Combine the marinade ingredients in a mixing bowl and whisk well. Place the chicken in the bowl and stir well so each piece is coated with marinade. Cover and chill for 2-4 hours or overnight. Stir after one hour. 

Preheat the grill to medium high. Thread the chicken onto wooden or metal skewers. Oil the grill well and then cook 5 to 7 minutes on each side, until the chicken is cooked through. Serve with jasmine rice; garnish with a sprig of parsley or cilantro. 

Friday, April 22, 2011

Chocolate Tweetup for Refuge House Recap

What a great fun event we had yesterday for Refuge House! LeRoc Bistro Cafe was a great location with its funky decor and delicious food (I had the pressed Tuscan sandwich - yum - and large enough that I could save half for later). They are also very lucky to have a creative pastry chef who prepared this platter of chocolate goodies for us:
We had such an awesome group for the event - we even overflowed the section that the restaurant had set aside for us! We added extra chairs and had space for all nineteen of us.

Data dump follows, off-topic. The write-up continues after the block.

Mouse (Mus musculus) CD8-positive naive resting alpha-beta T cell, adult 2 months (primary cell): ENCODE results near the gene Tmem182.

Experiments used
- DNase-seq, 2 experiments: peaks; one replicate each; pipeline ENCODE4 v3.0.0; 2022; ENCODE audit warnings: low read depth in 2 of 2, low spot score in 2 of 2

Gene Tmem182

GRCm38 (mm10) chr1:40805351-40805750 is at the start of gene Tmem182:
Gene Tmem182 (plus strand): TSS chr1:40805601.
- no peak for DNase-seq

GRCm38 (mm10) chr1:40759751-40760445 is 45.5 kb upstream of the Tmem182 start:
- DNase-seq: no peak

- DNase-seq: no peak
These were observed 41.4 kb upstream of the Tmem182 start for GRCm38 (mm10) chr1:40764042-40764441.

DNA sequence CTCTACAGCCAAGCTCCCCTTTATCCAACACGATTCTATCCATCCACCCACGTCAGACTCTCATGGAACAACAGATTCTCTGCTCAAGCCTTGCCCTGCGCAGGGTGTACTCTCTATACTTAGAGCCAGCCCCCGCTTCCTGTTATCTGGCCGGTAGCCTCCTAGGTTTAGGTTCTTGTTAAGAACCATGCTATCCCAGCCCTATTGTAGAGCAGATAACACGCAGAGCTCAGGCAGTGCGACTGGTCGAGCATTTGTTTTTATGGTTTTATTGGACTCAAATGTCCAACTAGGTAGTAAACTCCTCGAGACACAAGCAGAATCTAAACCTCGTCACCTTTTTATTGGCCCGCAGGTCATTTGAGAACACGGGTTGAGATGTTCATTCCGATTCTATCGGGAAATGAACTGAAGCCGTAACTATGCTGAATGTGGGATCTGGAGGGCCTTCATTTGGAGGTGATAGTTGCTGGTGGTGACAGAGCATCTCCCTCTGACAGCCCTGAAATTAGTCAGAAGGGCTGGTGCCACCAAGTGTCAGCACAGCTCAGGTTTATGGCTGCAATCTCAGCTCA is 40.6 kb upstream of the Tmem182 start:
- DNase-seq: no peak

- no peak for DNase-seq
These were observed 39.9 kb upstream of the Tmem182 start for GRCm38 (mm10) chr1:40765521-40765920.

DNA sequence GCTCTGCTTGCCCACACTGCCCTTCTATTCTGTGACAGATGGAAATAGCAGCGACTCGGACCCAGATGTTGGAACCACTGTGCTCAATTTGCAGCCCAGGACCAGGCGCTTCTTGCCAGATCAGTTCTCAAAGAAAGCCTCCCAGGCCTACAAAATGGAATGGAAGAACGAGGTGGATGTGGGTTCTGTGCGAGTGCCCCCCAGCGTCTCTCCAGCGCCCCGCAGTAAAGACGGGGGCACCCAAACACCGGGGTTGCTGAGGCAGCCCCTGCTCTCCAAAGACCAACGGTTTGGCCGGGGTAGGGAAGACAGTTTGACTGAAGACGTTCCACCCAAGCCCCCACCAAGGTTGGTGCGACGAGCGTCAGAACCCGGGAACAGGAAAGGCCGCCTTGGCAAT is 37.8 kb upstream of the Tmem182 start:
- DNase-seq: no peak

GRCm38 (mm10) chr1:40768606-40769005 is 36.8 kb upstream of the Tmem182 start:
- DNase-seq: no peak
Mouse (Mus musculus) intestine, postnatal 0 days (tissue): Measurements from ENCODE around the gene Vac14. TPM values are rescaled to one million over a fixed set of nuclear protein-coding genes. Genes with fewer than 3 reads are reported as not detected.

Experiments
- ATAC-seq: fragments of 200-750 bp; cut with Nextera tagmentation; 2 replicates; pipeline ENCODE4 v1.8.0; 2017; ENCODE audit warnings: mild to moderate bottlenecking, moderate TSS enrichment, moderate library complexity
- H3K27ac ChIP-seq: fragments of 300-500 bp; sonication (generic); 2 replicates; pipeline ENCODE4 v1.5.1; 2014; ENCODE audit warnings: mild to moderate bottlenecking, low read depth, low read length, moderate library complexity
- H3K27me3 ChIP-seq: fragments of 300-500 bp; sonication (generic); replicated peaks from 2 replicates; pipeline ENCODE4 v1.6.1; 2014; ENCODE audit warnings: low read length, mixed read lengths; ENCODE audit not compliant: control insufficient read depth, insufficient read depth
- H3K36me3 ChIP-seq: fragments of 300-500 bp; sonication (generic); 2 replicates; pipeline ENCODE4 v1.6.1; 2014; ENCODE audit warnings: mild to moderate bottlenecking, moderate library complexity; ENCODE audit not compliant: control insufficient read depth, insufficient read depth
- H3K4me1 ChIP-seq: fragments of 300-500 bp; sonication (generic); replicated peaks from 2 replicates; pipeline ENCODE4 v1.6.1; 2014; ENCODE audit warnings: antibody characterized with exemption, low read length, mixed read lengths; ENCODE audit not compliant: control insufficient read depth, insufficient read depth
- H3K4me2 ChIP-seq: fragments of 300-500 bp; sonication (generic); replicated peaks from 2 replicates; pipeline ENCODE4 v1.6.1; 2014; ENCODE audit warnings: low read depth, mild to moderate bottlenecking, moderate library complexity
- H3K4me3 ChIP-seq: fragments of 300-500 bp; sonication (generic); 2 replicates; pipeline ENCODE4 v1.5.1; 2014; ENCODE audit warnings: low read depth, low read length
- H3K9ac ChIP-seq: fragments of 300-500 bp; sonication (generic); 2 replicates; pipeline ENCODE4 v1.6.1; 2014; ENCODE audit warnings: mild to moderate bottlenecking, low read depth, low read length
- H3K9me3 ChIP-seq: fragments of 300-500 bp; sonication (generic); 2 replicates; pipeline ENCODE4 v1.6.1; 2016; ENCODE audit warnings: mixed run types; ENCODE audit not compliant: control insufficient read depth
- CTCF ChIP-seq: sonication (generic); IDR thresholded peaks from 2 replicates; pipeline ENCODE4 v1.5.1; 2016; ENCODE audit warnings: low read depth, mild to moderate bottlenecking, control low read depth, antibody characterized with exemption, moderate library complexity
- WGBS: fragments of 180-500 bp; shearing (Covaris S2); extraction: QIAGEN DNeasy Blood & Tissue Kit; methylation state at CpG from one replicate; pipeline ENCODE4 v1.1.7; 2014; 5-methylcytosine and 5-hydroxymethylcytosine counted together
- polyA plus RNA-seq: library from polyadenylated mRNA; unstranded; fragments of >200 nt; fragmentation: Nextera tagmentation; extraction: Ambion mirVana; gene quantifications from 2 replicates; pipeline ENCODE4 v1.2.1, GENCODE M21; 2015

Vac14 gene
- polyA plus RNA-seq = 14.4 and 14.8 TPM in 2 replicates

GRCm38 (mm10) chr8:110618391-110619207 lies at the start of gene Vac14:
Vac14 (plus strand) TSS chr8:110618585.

Much of the credit for the success of the day goes to Danielle (on the left, below). Not only was having a tweetup for Refuge House her idea, but she also helped organize, and recruited lots of friends and co-workers to attend! It was great to meet some of the people she works with at the Florida Chamber.

Thanks to the generosity of author Elin Waldal, we had a signed copy of her book Tornado Warning: A Memoir of Teen Dating Violence and Its Effect on a Woman's Life as a door prize. (Danielle and I didn't take part in the drawing; I held the bag of entries while Danielle picked the winning ticket... and here she is: Jessica was our lucky winner. 

Altogether we raised $125 in cash donations for Refuge House and collected 4 towel sets, a twin sheet set, 2 pillows, 2 bean bags chairs and 2 bins full of gently-used bed linens. Amazing! Here is my attempt to fit it all in one photo: